Soaking up the Christmas spirit
Trinity College student Alicia Imok Fong discusses the perks of an Irish Christmas.
After being stuck in the library for weeks studying for exams, I’m finding writing this blog to very therapeutic. It’s allowing me to imagine what I’m going to do when I finish my exams, when I finally get to celebrate Christmas.
To be honest, I have never really celebrated Christmas before and never had a proper drink before I came to Ireland, as Malaysian culture can be pretty conservative — so I’ve found sitting in a pub with a beer to be a total novelty.
I am so lucky that I got to celebrate my first Christmas last year with an Irish friend and her family. I had my first taste of turkey ever (it tastes like chicken I swear) and celebrated the holiday like Westerners celebrate it; I even went mass and listened to Christmas carols.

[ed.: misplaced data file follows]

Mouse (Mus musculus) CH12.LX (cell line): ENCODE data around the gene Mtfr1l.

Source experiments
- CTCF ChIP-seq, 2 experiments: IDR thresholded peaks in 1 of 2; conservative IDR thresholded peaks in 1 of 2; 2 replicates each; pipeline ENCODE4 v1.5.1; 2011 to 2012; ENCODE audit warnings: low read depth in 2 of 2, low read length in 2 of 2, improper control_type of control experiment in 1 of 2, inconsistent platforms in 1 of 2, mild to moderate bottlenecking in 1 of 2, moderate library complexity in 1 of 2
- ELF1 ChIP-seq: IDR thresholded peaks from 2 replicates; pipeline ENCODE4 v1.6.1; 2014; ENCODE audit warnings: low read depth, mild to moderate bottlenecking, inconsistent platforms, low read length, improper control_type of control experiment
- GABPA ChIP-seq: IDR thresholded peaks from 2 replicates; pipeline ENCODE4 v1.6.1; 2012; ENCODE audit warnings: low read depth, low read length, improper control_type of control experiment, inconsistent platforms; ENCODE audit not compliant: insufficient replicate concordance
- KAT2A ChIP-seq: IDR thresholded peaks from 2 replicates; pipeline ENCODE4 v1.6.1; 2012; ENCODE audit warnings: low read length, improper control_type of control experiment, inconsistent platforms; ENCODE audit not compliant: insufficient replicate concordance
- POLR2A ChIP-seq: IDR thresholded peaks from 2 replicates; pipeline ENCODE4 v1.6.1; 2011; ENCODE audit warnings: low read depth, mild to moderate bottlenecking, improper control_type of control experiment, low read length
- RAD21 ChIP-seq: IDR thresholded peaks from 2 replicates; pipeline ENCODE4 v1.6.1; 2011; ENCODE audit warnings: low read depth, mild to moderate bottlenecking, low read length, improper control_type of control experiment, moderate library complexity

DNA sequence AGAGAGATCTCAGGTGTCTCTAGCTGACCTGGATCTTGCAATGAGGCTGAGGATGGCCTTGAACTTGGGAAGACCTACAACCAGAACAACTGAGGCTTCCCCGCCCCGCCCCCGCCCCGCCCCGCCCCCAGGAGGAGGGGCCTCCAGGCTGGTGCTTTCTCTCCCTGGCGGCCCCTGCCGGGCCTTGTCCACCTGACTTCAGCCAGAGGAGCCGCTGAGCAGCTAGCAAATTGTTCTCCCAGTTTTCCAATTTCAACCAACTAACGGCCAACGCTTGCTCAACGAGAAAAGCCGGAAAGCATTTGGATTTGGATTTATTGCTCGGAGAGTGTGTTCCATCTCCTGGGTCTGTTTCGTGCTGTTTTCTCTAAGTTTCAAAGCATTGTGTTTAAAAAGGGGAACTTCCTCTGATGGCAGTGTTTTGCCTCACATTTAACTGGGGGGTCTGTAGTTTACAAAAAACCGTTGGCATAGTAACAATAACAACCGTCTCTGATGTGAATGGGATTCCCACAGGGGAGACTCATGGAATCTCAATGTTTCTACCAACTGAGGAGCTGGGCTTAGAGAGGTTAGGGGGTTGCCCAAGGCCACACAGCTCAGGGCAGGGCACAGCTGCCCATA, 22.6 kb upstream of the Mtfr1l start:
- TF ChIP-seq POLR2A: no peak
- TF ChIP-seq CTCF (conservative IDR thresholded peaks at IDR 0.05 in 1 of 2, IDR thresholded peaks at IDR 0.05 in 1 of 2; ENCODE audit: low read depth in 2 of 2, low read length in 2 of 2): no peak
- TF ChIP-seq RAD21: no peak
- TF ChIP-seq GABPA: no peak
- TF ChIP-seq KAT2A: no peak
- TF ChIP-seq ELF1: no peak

I do celebrate lots of holidays at home, including Chinese New Year, Raya Aidilfitri, Dewali and Gawai, however I don’t really go to temple to pray during Chinese New Year or go to church or sacred places during Hari Gawai. Malaysia is famous for its multicultural and diversified beliefs and religions (and I am so proud of it). There are even holidays for Christmas, but I never really have a chance to celebrate it. That is, until last year, when I found out that Christmas is the warmest celebration, thanks to my dear Irish friends!
Going out with friends
During my first year in college Ireland, I barely touched a drop of alcohol but when summer came, we’d often have a few drinks in a friend’s house by the fire, where we could have deep conversations (because it wasn’t too loud as bars often are) and save some money.
I also had one of the best evenings with my friends by the beach in Dun Laoghaire where we could take in the amazing views with a small tipple. However, never forget to drink responsibly — you can find out more on drinkaware.ie. Happy New Year!